• 06:04 Quinn: On training up junior people, the most important thing is to be really clear about what the requirements are to be really clear about who will train them, who will mentor them and in a way it is so important to be clear and to be disciplined about doing it. And it being all remote has been for us, a forcing function to be disciplined about that, to not just expect people to come in with more junior experience and to learn by osmosis. We need to actually identify who is going to take 25% of their time and 25% of the points that they otherwise could assign toward doing new work, to train up junior people.
  • 06:45 And I would imagine that we should have been doing that when we were in person, but we weren't, there was no forcing function. So being all remote really cuts through a lot of the BS and is a forcing function to do the things that we should be doing anyway. And we might be doing if we were a 500 person company, but that we weren't doing at the time when we were, you know, a 30, 40 person company.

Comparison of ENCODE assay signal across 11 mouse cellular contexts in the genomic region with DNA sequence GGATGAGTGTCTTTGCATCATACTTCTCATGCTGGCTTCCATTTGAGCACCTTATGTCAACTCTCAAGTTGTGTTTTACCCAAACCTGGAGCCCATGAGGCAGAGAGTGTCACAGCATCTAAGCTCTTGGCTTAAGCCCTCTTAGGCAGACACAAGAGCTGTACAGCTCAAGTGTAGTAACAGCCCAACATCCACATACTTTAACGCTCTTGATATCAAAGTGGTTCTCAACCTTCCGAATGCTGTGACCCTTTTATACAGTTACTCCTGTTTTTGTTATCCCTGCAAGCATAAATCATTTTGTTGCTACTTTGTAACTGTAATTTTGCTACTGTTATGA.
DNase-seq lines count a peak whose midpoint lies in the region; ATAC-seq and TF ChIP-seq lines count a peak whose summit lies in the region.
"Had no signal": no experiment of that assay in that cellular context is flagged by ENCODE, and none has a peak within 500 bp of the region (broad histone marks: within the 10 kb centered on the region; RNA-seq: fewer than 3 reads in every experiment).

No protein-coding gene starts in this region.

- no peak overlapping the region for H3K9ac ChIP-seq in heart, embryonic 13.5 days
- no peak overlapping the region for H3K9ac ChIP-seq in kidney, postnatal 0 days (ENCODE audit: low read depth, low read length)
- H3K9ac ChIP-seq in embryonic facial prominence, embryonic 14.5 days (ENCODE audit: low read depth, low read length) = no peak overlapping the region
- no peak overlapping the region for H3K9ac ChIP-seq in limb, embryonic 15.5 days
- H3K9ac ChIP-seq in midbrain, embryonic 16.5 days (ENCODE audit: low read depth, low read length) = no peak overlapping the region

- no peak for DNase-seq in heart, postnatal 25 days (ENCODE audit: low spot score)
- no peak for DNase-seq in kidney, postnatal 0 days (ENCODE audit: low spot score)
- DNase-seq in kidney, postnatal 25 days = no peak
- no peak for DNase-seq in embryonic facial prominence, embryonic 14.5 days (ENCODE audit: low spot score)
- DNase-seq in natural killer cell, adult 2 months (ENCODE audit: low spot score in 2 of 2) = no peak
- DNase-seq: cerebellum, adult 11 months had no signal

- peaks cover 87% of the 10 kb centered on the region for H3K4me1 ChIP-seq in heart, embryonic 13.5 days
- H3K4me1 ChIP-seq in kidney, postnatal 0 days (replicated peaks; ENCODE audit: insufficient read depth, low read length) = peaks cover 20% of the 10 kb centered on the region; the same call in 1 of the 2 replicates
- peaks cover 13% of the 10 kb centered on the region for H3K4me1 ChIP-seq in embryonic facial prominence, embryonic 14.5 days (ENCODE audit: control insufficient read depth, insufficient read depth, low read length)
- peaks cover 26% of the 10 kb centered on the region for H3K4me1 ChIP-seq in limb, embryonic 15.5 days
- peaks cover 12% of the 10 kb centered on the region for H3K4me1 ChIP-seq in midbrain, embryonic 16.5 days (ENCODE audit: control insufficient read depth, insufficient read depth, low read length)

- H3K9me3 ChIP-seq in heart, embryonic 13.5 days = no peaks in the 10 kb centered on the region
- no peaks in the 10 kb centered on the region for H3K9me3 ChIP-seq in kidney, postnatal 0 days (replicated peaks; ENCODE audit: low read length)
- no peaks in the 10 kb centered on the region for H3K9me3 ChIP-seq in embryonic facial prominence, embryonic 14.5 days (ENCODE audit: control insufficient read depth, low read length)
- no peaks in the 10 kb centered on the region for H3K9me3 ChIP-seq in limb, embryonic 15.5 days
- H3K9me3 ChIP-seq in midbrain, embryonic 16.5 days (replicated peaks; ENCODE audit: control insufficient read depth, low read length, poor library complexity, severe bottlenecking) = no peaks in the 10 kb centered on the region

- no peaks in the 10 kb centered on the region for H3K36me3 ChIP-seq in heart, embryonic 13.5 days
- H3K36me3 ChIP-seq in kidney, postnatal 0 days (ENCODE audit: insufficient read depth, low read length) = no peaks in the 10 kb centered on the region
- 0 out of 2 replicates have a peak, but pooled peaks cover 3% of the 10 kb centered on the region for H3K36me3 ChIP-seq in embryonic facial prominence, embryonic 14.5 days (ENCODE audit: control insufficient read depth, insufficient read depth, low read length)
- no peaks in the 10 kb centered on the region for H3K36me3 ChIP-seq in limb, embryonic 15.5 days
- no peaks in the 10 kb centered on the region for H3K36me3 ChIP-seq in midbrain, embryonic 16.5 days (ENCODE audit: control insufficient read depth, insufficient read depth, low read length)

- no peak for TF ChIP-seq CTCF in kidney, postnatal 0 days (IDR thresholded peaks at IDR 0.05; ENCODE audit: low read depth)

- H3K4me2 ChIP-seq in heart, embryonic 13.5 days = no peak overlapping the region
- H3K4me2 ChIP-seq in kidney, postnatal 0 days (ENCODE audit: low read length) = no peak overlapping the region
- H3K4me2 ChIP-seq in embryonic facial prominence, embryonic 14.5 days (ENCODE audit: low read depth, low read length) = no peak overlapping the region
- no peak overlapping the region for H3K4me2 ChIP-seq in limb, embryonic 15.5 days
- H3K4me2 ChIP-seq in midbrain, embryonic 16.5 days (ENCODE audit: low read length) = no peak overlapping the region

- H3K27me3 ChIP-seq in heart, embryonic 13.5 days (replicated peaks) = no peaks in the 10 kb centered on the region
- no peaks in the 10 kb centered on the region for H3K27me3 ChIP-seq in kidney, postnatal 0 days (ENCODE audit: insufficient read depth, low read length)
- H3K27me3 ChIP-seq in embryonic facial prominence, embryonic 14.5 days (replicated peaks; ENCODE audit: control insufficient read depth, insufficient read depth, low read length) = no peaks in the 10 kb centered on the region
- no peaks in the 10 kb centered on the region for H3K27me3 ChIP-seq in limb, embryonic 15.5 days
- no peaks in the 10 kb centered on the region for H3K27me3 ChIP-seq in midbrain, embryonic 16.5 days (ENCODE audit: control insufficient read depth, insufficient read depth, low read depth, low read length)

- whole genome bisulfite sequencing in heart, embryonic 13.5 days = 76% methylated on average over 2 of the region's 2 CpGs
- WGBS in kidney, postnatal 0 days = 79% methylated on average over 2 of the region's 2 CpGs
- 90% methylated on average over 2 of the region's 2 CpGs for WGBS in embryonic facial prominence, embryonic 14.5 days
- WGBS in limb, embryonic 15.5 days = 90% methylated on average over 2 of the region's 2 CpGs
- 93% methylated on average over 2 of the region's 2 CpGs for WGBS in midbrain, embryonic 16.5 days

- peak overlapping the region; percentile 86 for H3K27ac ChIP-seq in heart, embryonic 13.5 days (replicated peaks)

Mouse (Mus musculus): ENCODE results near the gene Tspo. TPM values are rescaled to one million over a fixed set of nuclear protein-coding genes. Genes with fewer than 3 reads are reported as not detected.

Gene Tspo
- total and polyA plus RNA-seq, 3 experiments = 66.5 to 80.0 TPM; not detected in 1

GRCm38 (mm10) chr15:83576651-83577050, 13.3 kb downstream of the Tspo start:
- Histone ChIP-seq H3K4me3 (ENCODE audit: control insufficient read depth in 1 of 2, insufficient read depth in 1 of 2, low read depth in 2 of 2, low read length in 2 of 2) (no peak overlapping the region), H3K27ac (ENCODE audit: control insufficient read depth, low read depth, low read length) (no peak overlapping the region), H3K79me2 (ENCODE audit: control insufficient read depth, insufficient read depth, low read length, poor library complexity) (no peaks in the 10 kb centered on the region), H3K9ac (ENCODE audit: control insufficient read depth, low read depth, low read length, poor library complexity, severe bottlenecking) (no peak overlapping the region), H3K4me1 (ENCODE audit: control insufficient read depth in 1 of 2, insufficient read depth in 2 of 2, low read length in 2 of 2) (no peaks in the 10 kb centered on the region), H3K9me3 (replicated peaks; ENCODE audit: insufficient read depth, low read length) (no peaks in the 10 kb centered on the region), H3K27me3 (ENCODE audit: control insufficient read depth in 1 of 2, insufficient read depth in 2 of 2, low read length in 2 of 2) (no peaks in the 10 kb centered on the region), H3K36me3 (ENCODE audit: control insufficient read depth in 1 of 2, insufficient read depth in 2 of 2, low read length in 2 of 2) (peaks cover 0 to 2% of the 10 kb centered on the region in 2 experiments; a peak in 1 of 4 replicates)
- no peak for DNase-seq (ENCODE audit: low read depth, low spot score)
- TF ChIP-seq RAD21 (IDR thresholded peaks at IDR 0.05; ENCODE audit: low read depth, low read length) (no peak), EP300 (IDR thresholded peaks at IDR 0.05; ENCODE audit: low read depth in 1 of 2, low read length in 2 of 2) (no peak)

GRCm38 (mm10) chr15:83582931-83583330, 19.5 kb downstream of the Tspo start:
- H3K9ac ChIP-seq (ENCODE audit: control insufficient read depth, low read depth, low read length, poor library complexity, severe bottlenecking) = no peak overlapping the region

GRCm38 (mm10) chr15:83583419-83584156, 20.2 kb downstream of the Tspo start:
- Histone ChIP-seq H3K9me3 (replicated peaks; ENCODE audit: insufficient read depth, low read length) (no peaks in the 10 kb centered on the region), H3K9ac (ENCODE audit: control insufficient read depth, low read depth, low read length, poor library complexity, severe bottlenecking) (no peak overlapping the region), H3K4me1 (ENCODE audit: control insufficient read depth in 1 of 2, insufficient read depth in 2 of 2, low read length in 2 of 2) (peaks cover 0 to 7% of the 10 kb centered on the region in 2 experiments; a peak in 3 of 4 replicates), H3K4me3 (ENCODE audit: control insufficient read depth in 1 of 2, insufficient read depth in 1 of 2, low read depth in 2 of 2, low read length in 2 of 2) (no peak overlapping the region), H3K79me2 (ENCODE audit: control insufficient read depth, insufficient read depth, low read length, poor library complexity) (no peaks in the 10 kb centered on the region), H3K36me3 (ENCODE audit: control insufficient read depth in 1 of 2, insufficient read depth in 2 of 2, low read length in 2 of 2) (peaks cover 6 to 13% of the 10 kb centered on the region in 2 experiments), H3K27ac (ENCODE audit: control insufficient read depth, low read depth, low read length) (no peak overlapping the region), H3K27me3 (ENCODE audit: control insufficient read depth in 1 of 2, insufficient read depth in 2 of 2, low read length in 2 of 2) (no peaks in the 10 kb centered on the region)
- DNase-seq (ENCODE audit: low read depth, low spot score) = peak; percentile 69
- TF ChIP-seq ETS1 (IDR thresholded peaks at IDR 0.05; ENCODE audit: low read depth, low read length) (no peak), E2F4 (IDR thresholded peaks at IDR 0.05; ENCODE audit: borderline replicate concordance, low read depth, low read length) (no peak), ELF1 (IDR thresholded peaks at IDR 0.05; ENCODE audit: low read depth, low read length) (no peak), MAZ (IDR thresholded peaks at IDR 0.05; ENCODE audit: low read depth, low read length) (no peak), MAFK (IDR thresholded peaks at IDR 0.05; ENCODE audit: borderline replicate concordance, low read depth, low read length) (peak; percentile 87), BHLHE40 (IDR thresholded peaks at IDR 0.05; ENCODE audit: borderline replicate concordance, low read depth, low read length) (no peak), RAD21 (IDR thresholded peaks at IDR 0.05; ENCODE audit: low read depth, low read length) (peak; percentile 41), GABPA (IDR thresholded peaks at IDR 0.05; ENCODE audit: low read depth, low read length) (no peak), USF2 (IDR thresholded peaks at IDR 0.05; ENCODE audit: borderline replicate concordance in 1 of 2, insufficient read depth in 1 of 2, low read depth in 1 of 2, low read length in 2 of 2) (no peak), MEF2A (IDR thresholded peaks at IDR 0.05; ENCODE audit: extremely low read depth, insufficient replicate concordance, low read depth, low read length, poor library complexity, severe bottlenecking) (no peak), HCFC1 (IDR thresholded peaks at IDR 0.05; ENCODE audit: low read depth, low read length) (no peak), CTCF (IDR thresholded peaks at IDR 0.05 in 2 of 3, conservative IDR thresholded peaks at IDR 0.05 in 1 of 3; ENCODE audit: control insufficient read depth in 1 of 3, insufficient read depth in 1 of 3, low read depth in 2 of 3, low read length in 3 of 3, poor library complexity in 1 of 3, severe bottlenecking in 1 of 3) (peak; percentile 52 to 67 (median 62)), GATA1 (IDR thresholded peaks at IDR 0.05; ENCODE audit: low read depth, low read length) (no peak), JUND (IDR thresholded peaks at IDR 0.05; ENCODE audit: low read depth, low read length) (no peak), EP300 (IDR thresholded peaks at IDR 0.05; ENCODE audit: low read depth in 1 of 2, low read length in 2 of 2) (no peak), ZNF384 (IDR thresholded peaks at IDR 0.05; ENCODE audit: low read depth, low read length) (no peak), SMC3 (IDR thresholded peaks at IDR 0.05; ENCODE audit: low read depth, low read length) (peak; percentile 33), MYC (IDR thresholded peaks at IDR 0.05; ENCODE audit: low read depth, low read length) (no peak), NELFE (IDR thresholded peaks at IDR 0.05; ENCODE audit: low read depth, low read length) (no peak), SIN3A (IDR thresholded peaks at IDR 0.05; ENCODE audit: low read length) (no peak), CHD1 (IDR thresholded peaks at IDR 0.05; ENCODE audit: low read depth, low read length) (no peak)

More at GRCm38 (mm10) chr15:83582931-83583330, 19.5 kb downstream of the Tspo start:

• 07:09 So, you know, I don't have any specific advice on how to overcome that from an all remote point of view, other than just the standard best practices and that if you don't do that, you're going to feel a failure, way more quickly in an all remote setting, which fail fast is good.
  • 07:21 Then on building team camaraderie, we took all the money that we were spending on the office and we explicitly said, we're not trying to go all remote as a way to save money. We're going to take that same amount of money, and maybe even more, and use that on team travel budgets, use that on team bonding budgets, and also when people travel and meet up with each other, of course, this was pre pandemic.
  • 07:44 When they meet up, make sure to get that quality time, make sure half the time, half the days that we are in person with the team are spent visiting the zoo, going to a sporting event, you know, going to restaurants and not just working in a coworking space and you're just staring at your office.